"Engaged work offers important psychological benefits like social interaction, self-respect and continuous learning. But quiet quitters walk away from all that. Friendships with co-workers suffer, there's no more sense of accomplishment and their development slows down. There's a healthy alternative to quiet quitting called "unplugging".
Unplugging has all the benefits of quiet quitting, but without the negative side effects. It's a way for leaders to cope with stress, find balance and avoid burnout.
Unplugging means you set work aside and channel your mental energy in a healthier, more productive way. But it's not easy because you're a manager and the problems, decisions and deadlines never stop coming. And when it's time to set work aside, you have a choice. Are you going to accept or resist the reality of the moment? We call this momentary acceptance and it's a vital leadership skill.
Momentary acceptance allows you to set aside problems, decisions and deadlines. Now, by set aside, I don't mean ignore. It's a commitment you make to pause and pick up your mental energy when you can do your best work. Momentary acceptance is based on two psychological principles.
- First, one is this a lot of mental energy gets wasted on things that can't be changed or affected in that moment.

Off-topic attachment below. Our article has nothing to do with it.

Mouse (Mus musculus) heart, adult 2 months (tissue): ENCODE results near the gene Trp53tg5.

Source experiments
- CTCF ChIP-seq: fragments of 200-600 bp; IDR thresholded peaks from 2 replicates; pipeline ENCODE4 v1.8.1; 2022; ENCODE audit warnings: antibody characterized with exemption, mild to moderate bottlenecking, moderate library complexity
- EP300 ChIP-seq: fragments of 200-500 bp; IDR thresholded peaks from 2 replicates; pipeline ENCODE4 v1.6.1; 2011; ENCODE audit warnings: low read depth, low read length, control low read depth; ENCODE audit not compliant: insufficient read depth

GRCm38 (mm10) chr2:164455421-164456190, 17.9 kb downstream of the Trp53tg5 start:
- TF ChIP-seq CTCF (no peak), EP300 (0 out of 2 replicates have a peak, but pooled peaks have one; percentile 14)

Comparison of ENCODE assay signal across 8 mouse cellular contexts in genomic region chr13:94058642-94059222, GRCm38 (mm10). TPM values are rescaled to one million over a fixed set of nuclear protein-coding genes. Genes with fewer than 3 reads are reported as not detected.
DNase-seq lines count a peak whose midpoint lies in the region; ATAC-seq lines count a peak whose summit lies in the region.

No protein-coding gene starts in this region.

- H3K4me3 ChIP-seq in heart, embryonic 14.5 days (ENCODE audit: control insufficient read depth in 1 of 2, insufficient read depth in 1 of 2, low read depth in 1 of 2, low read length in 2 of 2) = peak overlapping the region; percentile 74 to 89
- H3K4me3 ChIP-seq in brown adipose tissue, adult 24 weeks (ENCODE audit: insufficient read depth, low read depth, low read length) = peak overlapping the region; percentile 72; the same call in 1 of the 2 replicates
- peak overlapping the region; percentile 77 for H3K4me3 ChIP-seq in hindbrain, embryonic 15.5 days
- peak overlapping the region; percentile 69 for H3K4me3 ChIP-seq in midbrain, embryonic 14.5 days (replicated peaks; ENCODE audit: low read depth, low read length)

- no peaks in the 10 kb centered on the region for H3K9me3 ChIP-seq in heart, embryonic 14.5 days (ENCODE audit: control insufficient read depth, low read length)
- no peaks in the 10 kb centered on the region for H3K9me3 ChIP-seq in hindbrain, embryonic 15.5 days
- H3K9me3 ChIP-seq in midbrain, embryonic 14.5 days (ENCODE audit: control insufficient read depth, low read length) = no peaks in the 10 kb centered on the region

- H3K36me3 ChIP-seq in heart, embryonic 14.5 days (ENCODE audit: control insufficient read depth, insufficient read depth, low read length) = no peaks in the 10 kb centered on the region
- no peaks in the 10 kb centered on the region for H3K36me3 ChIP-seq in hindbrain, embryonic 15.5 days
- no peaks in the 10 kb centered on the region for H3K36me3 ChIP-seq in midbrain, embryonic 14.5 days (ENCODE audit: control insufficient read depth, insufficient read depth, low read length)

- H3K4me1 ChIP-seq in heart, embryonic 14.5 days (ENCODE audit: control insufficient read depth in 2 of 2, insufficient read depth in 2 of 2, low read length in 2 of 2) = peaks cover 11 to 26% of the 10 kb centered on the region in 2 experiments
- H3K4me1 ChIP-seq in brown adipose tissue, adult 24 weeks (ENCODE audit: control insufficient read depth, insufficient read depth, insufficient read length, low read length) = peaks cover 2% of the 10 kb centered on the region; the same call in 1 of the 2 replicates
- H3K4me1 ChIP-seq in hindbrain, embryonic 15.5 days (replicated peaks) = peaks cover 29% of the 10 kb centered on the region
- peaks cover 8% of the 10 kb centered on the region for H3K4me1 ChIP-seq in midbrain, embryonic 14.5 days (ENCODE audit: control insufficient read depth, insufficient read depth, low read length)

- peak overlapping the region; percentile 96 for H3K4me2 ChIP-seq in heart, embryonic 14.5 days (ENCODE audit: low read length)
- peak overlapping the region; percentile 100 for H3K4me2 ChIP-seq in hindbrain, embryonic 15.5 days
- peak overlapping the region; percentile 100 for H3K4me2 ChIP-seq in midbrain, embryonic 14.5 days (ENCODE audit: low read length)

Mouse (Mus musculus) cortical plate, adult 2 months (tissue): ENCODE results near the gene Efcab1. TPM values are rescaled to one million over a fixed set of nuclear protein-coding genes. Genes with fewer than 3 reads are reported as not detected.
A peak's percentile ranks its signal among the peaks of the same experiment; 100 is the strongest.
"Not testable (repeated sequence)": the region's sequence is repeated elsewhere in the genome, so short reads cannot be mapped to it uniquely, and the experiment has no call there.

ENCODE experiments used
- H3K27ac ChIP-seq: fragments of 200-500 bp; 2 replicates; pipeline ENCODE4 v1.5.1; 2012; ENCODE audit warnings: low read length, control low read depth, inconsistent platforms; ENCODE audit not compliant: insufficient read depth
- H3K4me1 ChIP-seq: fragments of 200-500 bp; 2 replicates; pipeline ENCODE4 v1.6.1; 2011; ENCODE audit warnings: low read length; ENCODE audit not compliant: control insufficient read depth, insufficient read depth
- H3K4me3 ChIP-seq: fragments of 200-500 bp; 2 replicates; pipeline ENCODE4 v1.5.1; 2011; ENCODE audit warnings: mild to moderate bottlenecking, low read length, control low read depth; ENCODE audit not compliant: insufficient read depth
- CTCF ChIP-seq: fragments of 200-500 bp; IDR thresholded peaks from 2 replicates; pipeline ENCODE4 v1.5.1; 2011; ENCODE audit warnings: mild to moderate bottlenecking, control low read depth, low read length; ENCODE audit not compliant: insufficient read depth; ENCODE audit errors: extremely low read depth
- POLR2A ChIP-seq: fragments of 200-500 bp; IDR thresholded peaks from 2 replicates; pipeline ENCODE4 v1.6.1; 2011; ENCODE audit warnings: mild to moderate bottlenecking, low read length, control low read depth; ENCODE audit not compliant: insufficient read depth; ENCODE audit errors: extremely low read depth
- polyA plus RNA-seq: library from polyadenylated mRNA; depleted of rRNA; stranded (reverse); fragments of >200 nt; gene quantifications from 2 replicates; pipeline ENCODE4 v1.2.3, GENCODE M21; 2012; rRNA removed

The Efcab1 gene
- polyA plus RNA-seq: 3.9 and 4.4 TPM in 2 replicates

- Second principle: mental energy is a precious asset. It needs to be preserved and allocated in a healthy and sustainable fashion.
You start by setting boundaries. A boundary is a trigger that reminds you to set work aside. But boundaries take commitment and discipline because those boundaries are always going to be challenged.
Remember, managers that don't set boundaries never seem to unplug. They don't have the mid-day, end-of-day or weekend reminder to stop and smell the roses by unplugging.
So start by setting boundaries because your boundary is going to force that important choice. Are you going to accept or resist the reality of the moment? If you can't affect change in that moment, you're wasting mental energy. And that mental energy is better served elsewhere.
So, set boundaries and practice momentary acceptance. You're making the conscious decision to pause and pick up. You pause because you can't affect that decision, problem or deadline in that moment. And you're choosing to not waste your precious mental energy. You're choosing to redirect it in a healthier, more productive direction. And you're choosing to pick that problem, decision or deadline back up in the morning (or later that afternoon) when you're at your best.
If you don't set boundaries, if you don't preserve your precious mental energy, and if you don't channel that energy in a healthy, sustainable fashion, you're never going to be at your best. And your quiet quitters, your company and more importantly, your loved ones - need you at your best."
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